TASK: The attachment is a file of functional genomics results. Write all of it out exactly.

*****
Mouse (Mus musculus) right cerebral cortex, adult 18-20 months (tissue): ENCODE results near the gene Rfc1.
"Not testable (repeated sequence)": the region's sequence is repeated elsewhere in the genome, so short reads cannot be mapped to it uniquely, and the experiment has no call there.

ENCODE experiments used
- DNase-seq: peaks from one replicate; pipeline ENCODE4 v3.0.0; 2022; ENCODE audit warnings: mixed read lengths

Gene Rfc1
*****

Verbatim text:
Mouse (Mus musculus) right cerebral cortex, adult 18-20 months (tissue): ENCODE results near the gene Rfc1.
"Not testable (repeated sequence)": the region's sequence is repeated elsewhere in the genome, so short reads cannot be mapped to it uniquely, and the experiment has no call there.

ENCODE experiments used
- DNase-seq: peaks from one replicate; pipeline ENCODE4 v3.0.0; 2022; ENCODE audit warnings: mixed read lengths

Gene Rfc1